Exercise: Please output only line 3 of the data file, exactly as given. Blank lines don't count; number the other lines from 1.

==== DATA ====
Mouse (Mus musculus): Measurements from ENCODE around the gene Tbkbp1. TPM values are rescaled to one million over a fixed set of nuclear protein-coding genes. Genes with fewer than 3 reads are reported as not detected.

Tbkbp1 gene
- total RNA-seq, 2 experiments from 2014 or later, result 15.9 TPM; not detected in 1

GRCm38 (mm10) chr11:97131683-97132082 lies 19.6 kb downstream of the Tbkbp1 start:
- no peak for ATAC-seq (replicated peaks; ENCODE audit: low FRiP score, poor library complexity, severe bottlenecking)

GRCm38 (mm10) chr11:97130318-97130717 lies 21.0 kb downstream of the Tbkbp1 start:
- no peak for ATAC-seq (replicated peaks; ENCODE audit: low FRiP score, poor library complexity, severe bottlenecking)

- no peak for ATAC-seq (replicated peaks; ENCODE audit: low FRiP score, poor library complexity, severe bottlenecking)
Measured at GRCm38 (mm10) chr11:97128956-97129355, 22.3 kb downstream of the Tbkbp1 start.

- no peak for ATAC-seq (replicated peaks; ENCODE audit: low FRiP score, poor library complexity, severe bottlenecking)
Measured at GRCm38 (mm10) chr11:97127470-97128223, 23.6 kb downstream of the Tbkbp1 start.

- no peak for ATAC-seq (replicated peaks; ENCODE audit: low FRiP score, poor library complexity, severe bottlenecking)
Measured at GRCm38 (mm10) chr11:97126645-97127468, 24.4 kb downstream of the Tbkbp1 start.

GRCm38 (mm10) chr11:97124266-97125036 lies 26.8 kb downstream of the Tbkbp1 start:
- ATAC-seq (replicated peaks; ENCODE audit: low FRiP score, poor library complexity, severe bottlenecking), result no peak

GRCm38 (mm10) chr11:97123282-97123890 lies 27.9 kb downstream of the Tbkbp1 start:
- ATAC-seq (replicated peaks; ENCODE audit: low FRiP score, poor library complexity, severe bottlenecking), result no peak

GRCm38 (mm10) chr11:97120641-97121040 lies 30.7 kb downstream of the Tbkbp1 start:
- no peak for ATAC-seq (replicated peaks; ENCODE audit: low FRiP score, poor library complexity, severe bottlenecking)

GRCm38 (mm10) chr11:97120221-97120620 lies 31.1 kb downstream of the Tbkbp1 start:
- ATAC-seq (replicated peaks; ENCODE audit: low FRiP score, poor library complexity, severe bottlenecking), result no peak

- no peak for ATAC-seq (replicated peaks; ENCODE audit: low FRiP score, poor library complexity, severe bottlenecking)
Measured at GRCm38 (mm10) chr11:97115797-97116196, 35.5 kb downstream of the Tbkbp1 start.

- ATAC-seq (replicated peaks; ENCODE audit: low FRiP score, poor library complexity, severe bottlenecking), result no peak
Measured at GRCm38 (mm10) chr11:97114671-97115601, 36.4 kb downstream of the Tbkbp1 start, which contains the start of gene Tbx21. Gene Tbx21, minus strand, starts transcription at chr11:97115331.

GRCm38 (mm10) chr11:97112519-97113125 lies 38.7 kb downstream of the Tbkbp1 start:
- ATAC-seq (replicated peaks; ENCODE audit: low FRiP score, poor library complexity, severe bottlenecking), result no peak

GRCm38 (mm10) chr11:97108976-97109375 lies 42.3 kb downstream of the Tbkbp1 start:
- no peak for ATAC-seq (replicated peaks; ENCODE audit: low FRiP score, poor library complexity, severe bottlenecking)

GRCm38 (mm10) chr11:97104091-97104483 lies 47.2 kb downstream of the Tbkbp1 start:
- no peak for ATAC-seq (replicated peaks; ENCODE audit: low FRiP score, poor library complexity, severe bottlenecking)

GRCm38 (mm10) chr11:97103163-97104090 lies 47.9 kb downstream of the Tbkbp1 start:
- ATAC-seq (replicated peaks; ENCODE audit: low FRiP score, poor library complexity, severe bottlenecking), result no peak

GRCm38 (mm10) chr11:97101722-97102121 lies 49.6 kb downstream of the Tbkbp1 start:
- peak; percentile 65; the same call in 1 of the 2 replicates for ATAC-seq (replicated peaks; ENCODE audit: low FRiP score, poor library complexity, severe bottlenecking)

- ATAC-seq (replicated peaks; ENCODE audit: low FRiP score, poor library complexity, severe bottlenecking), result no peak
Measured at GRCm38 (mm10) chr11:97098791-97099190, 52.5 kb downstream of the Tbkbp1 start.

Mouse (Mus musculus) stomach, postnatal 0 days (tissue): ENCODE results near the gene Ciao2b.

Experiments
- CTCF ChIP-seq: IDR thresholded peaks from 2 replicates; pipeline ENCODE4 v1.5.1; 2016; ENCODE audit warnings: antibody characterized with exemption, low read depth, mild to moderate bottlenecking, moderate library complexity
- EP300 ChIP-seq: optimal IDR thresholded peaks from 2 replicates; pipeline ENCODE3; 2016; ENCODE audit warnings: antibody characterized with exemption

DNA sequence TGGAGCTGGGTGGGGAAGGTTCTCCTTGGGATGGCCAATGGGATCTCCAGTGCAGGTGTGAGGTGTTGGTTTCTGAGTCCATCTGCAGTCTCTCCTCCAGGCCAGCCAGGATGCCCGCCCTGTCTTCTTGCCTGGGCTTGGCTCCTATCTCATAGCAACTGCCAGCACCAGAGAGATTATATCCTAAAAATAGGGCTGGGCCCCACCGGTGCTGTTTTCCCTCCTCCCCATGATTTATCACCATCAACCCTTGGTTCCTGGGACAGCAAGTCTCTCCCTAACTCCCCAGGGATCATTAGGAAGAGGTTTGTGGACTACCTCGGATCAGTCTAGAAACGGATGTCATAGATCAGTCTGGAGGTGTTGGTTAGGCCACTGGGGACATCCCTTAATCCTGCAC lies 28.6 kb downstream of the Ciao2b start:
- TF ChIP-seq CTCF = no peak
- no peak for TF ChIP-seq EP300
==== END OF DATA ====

- total RNA-seq, 2 experiments from 2014 or later, result 15.9 TPM; not detected in 1